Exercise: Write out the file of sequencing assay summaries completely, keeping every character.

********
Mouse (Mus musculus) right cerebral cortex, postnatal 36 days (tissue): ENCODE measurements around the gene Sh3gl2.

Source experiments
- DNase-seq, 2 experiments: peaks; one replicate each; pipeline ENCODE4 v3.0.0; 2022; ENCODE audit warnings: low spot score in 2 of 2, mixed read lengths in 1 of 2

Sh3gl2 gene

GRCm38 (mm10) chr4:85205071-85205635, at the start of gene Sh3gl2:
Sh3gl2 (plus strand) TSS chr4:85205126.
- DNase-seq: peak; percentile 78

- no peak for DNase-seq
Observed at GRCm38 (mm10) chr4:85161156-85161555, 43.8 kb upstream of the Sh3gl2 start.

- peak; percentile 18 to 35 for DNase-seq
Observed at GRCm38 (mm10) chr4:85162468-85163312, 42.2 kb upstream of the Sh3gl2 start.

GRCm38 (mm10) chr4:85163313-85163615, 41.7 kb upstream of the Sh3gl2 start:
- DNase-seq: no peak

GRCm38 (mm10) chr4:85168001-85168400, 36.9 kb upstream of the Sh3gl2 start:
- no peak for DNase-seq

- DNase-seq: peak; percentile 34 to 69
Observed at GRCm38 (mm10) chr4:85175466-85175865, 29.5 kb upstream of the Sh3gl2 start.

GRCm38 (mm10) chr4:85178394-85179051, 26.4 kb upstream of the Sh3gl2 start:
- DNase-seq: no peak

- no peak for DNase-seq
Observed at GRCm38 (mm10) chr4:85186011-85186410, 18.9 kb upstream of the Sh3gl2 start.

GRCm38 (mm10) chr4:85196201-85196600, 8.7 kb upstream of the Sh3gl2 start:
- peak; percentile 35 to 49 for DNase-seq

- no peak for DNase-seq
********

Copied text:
Mouse (Mus musculus) right cerebral cortex, postnatal 36 days (tissue): ENCODE measurements around the gene Sh3gl2.

Source experiments
- DNase-seq, 2 experiments: peaks; one replicate each; pipeline ENCODE4 v3.0.0; 2022; ENCODE audit warnings: low spot score in 2 of 2, mixed read lengths in 1 of 2

Sh3gl2 gene

GRCm38 (mm10) chr4:85205071-85205635, at the start of gene Sh3gl2:
Sh3gl2 (plus strand) TSS chr4:85205126.
- DNase-seq: peak; percentile 78

- no peak for DNase-seq
Observed at GRCm38 (mm10) chr4:85161156-85161555, 43.8 kb upstream of the Sh3gl2 start.

- peak; percentile 18 to 35 for DNase-seq
Observed at GRCm38 (mm10) chr4:85162468-85163312, 42.2 kb upstream of the Sh3gl2 start.

GRCm38 (mm10) chr4:85163313-85163615, 41.7 kb upstream of the Sh3gl2 start:
- DNase-seq: no peak

GRCm38 (mm10) chr4:85168001-85168400, 36.9 kb upstream of the Sh3gl2 start:
- no peak for DNase-seq

- DNase-seq: peak; percentile 34 to 69
Observed at GRCm38 (mm10) chr4:85175466-85175865, 29.5 kb upstream of the Sh3gl2 start.

GRCm38 (mm10) chr4:85178394-85179051, 26.4 kb upstream of the Sh3gl2 start:
- DNase-seq: no peak

- no peak for DNase-seq
Observed at GRCm38 (mm10) chr4:85186011-85186410, 18.9 kb upstream of the Sh3gl2 start.

GRCm38 (mm10) chr4:85196201-85196600, 8.7 kb upstream of the Sh3gl2 start:
- peak; percentile 35 to 49 for DNase-seq

- no peak for DNase-seq